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Compulsory Vaccination for Reopening of Colleges, Not an Infringement of Fundamental Right: Kerala HC

Compulsory Vaccination for Reopening of Colleges, Not an Infringement of Fundamental Right: Kerala HC 

01.11.2021 | Education News | EduLegaL  | www.edulegal.org | mail@edulegal.in

The High Court of Kerala in Sanil Narayanan vs State of Kerala – WP(C) NO. 21120 of 2021 – held that measures taken by the authority imposing restrictions on entry of vaccinated students and staff into the college premises was in public interest and does not violate the rights of individuals.  

The bench consisting of Justice P.B. Suresh Kumar held 

.. that interest of the State Government, in issuing the impugned Government orders, is only a collective interest, to protect the health, welfare, and interest of the citizens at large and, therefore, the action of the State in including the alleged objectionable clauses contained in the impugned Government orders, can never be said to W.P.(C) Nos.21120 & 21463 of 2021 19 be arbitrary, illegal, irrational or unreasonable, and violative of the fundamental rights enjoyed by the petitioners or the citizens of the State under the Constitution of India. 

The Higher Education Department of the government owing to the continued pandemic imposed certain restrictions in conducting physical classes through a circular dated 17.09.2021. Subsequently, when the situation came under control, the Higher Education Department of the Government of Kerala ordered for reopening higher educational institutions including professional colleges in the State of Kerala with effect from 04.10.2021 for final year graduate students and post graduate students subject to certain conditions to be adhered to owing to the ongoing pandemic. Accordingly, the respondent, the Director of Collegiate Education, issued a notice dated 01.10.2021 directing students, teachers and other staff members who have taken two doses of Covid-19 vaccine or one dose of the vaccine before two weeks before the date of joining and those who have recovered from Covid-19 infection within 90 days, were to be permitted to enter the educational institutions and their hostels.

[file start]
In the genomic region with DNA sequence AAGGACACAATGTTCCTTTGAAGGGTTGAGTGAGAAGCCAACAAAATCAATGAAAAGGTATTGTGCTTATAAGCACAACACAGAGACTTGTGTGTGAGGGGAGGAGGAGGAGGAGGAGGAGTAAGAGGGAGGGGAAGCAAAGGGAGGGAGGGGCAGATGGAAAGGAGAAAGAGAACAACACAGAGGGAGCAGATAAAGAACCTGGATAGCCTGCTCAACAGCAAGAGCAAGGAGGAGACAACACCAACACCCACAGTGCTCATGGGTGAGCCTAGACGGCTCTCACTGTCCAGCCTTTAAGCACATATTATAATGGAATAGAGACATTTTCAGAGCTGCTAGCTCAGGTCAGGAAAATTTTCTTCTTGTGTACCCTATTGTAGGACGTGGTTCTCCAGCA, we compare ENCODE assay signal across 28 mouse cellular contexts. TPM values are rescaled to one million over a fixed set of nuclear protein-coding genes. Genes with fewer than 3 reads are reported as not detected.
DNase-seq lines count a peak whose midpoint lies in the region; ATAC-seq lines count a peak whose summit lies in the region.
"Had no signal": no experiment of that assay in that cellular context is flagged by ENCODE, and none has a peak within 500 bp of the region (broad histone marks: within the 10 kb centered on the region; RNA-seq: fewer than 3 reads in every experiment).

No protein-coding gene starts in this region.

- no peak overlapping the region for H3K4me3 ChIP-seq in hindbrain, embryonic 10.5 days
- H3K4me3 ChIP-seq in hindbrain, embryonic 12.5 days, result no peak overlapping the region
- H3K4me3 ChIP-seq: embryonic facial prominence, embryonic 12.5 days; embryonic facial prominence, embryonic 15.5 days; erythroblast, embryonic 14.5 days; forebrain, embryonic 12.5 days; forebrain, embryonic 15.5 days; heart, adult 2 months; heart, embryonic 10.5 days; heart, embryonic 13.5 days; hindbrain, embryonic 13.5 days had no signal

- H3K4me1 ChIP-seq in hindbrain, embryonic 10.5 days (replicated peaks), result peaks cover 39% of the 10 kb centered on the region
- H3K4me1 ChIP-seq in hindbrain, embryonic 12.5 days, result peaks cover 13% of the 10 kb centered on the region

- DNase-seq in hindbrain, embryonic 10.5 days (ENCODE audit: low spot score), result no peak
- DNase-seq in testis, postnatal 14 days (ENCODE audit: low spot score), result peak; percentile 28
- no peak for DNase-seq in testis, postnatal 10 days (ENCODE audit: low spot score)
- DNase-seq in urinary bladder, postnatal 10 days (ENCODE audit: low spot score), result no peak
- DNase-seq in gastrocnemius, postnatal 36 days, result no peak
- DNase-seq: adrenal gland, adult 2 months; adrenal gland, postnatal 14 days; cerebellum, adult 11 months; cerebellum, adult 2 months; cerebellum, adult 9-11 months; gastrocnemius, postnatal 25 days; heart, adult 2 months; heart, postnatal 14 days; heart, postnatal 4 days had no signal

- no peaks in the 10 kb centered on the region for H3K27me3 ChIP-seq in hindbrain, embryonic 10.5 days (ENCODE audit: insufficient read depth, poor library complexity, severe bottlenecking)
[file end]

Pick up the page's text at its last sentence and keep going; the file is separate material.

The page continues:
The petitioners were students of various institutes in the state of Kerala who approached the court through a writ petition, to quash the notice dated 01.10.2021 and to have their regular classes without any restriction in the college premises. The cousel for the petitioner contended that their right to life under Article 21 is affected, stating that vaccination is not compulsory and this decision of taking vaccine is a right to privacy and even the vaccine having adverse effect.  

The government pleader argued that, in the current situation, neither were the fundamental rights infringed nor could the interest of the general public be ignored. Further, he stated that public interest will always supersede the rights of individuals.   

The court observed that where public interest is involved and State imposes certain restriction for the benefit of the public at large, private individuals cannot complain of infringement of fundamental right enshrined under Article 19 and 21 of the Constitution.  

When action is taken by the State Government, in the larger interest of the citizens, it can never be said that the fundamental rights of the citizens guaranteed under Articles 19 and 21 of the Constitution of India are violated. This we say because, there is a clear empowerment under clause (2) of Article 19, to make reasonable restrictions by introducing law in the larger interest of the public, and further, Article 21 of the Constitution makes it clear that no person shall be deprived of his life or personal liberty except according to the procedure established by law, 

In conclusion, the Court upholding the directives of the authority, dismissed the writ. 

Rasmita Behera | Research Intern | EduLegaL

Swapna Iyer | Legal Editor | EduLegaL

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